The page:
Saturday, September 09, 2017
“What’s in a name? That which we call a rose/By any other name would smell as sweet.” – Romeo and Juliet, Act II, Scene II
A line known by lovers everywhere – a rose is a rose by any name. But does the same thing apply to food? Is a food named “natural” the same as a food named “organic” or the same as a food with neither label? What is in a name, anyway?
We’ve done a previous blog post covering these labels. The “Certified Organic” label is regulated by the FDA; to qualify for “Organic,” a food must be produced without the use of most conventional pesticides, synthetic fertilizers, sewage sludge, irradiation, or genetic engineering. The “Natural” label, on the other hand, has no standard definition from the FDA. It is loosely defined as being food that does not contain any added color, artificial flavors, or synthetic substances. The only exception to this is for natural meat, poultry, and egg products. These products must be minimally processed and contain no artificial ingredients; however, there are no standards for farm practices of the animals in question, which can be something worth considering.
How About Healthy?
There are no strict definitions to determine whether a given food is “healthy” or “unhealthy,” the answers are usually dependent on the person asking the question. There are broader definitions wrapped up in this question; however, if the food you’re eating improves your well-being and gives you the nutritional benefits that your body needs, then it’s healthy for you.
But many people, even nutritionally savvy people, can fall victim to a phenomenon known as the “health halo”. People tend to underestimate the number of calories of a given meal if one or more of the components of the meal is labeled with a health buzzword such as “Natural”. This halo effect can affect our choices in what and how much we eat. Believing that one’s meal is healthier can lead people to eat bigger helpings or add less “healthy” things (such as a soda or a dessert) to each meal, which can lead people to consume more calories, artificial sugars, and fat than they otherwise would have.
So how can you hide from the health halo and see if a “natural” food has hidden devil horns? The same way you’d treat any other food – check the nutrition label and ingredients list. Fresh foods will always be best, regardless of label, but checking the labels on “Natural” foods will tell you if there are secret pitfalls that lay in wait behind the label. “Natural” foods may not contain artificial or synthetic substances, but that doesn’t mean they’re healthy if they contain high amounts of fat and/or sugar.
In that case, that which we call a soda, by any other name is just as sweet.
Tuesday, August 22, 2017
Going back to school at the end of summer marks a time of change from play to work - from summer to fall. This change comes with new routines to fit a new schedule. This fall when getting kids back to the books, try a few small, manageable tricks to keep everyone healthy and productive this school year.
Eat breakfast. It’s easy to skip breakfast when our mornings start earlier, we press the snooze button too long, and we have an overall hectic start to the day. However, breakfast is the most important meal of the day. In order to have enough energy and focus, we must fuel our bodies and our minds. Try making and packing breakfast the night before or even consider taking something healthy on the go, such as oatmeal with fruit.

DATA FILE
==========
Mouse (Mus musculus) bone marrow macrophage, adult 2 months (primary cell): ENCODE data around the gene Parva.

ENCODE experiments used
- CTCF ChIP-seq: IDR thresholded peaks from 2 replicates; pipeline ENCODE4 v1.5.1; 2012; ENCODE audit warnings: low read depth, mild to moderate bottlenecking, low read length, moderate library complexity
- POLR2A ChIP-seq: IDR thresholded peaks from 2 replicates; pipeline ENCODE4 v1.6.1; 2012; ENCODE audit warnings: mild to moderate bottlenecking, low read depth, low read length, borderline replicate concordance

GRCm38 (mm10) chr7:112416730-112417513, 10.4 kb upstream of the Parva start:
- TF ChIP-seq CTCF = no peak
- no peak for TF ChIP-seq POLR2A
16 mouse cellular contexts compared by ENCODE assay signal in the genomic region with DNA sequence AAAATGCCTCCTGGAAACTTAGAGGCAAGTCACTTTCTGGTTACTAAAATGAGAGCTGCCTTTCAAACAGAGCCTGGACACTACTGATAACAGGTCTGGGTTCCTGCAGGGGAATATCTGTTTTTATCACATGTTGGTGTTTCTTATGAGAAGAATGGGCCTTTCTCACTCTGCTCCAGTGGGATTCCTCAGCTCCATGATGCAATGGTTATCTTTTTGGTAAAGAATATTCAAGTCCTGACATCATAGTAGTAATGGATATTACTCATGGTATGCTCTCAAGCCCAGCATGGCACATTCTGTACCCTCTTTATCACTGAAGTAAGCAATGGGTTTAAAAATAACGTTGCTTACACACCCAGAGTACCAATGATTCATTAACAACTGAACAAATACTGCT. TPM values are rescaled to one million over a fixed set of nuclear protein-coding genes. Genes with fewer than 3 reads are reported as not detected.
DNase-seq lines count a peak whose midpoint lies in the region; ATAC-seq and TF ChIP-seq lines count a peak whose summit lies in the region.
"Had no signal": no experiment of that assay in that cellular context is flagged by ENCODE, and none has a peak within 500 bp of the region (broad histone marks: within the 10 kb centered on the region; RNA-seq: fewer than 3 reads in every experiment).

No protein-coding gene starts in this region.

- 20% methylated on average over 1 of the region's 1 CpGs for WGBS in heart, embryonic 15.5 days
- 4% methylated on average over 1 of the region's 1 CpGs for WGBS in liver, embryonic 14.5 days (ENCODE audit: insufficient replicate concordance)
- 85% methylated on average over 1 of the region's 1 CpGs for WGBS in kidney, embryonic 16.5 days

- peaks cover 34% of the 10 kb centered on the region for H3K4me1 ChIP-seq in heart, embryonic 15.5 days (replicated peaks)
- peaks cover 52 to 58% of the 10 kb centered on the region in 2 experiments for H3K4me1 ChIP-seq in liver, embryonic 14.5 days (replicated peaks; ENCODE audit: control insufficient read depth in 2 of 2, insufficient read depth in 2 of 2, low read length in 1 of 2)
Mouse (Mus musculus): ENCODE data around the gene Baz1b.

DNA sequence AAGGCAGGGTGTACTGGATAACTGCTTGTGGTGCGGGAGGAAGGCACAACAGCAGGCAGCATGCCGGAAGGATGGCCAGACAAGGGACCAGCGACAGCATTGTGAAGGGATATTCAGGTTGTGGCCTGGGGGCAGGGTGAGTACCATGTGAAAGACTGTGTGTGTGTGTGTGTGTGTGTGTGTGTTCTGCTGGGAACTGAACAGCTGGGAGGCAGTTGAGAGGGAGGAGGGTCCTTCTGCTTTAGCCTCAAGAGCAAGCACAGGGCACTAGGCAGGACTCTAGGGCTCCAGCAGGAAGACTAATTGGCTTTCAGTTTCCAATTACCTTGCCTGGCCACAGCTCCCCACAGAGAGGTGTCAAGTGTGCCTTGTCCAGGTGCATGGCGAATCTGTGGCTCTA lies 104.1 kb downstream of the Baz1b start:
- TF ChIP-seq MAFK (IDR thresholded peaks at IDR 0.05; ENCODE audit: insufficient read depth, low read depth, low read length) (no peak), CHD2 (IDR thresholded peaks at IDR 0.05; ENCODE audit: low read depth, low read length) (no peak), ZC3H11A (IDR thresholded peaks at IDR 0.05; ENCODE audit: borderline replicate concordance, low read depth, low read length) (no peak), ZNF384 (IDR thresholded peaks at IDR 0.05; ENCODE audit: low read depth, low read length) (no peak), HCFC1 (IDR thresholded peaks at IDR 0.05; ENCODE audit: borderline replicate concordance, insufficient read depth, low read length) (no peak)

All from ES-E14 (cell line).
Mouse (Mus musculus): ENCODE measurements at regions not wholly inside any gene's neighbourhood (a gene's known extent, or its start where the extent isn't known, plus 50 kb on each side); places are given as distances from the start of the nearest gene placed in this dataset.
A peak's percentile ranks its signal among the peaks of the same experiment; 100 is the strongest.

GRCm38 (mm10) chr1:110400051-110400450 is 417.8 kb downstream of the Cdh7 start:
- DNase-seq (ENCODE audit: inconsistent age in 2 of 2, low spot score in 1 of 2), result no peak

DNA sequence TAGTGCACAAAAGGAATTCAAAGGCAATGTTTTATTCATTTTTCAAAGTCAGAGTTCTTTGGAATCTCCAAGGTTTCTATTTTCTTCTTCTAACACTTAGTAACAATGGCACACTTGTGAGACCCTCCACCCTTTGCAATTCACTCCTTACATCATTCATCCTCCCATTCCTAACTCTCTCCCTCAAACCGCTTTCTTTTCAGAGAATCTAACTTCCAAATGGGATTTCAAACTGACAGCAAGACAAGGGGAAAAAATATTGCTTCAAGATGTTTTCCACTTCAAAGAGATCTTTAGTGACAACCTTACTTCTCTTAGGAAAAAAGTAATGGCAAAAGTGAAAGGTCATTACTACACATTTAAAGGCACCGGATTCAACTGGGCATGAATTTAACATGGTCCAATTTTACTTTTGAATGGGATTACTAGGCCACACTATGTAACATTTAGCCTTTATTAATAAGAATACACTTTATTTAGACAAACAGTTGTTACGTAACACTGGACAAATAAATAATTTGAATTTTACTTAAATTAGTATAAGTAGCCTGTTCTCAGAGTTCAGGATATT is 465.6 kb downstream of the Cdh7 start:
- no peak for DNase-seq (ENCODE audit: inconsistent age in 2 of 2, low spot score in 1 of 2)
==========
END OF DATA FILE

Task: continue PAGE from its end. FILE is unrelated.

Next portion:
Pack healthy lunches. It may be convenient to pack a prepackaged meal in the morning, but eating minimally processed foods is a hallmark of good nutrition. Limit unrecognizable ingredients and added sugars…even juice! Try to pack food in a variety of colors to ensure a good mix of vitamins and a healthy dose of fruits and vegetables. Foods that are white in color tend to be higher on the glycemic index, have less nutrients, and won’t keep you full for long. Try making your own bento box style lunch with a variety of fresh fruits, vegetables, and proteins.
Add activity to your day. There are easy ways to incorporate light or fun physical activity into your existing schedule. Getting moving improves focus and will help with adjusting to an earlier bedtime. A few ideas to try include walking to school, walking the dog, doing afternoon yardwork, playing outside (playing catch, shooting hoops, etc.), or even a neighborhood post-dinner bike ride.
Limit screen time. It may be tempting to avoid homework or get away from the demands of the day by watching a few hours of television. However, this habit can take away from productive time spent accomplishing school tasks, doing something outside or with friends, getting prepared for the next day, or even limiting sleep time. Instead, limit the amount of screen time per day to ensure that you get time to catch up on shows, but it doesn’t interfere with other things.
Establish a sleep routine. Going back to school in the fall often means shifting your sleep habits to go to bed and wake up earlier. Make this adjustment gradually in the days leading up to the first day of school by going to bed 30 minutes earlier each night. Be sure to establish a constant sleep and wake time and stay on that schedule, even through the weekends and holidays.
Create a homework routine. It’s hard to get back into doing work, but it’s easier if you dedicate a specific time and place to get it done each day. Create a special area free of distraction for homework and try to complete it at the same time every day. Also, by keeping a routine and planning ahead there is less likelihood of late night project finishing.
Going back to school is never easy, but these few tips will make the transition smooth and (relatively) painless.
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